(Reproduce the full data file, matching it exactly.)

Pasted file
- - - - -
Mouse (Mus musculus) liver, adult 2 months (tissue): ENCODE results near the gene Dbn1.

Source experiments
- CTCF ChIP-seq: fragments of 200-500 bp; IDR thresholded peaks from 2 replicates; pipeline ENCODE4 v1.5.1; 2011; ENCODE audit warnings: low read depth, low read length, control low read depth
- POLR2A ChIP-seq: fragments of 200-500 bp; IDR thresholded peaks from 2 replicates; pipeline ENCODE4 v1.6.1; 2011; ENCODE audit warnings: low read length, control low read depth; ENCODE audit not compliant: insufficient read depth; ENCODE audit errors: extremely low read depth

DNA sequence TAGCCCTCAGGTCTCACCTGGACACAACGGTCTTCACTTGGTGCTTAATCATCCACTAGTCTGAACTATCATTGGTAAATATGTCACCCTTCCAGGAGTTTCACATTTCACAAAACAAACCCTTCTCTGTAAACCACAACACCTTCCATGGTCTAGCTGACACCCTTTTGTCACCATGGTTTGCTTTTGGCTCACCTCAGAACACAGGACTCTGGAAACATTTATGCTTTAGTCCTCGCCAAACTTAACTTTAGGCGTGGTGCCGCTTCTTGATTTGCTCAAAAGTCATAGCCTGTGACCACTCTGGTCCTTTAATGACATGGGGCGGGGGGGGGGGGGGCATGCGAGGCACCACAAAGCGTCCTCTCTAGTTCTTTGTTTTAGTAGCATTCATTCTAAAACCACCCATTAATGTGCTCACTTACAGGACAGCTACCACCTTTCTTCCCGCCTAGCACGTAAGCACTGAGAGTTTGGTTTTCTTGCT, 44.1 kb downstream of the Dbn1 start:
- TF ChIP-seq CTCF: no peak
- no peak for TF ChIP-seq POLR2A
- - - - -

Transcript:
Mouse (Mus musculus) liver, adult 2 months (tissue): ENCODE results near the gene Dbn1.

Source experiments
- CTCF ChIP-seq: fragments of 200-500 bp; IDR thresholded peaks from 2 replicates; pipeline ENCODE4 v1.5.1; 2011; ENCODE audit warnings: low read depth, low read length, control low read depth
- POLR2A ChIP-seq: fragments of 200-500 bp; IDR thresholded peaks from 2 replicates; pipeline ENCODE4 v1.6.1; 2011; ENCODE audit warnings: low read length, control low read depth; ENCODE audit not compliant: insufficient read depth; ENCODE audit errors: extremely low read depth

DNA sequence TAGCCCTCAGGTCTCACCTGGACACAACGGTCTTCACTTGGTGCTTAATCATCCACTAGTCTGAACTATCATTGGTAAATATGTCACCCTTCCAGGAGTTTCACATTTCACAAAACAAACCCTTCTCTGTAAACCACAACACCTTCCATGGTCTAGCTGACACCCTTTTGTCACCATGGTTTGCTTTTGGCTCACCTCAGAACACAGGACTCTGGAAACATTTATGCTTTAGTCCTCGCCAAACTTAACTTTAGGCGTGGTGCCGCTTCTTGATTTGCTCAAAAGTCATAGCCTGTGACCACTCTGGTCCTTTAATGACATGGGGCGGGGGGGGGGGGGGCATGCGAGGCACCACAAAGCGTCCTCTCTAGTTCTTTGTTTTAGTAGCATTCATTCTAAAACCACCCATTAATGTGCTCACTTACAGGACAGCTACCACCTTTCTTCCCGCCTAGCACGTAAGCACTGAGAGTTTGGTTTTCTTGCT, 44.1 kb downstream of the Dbn1 start:
- TF ChIP-seq CTCF: no peak
- no peak for TF ChIP-seq POLR2A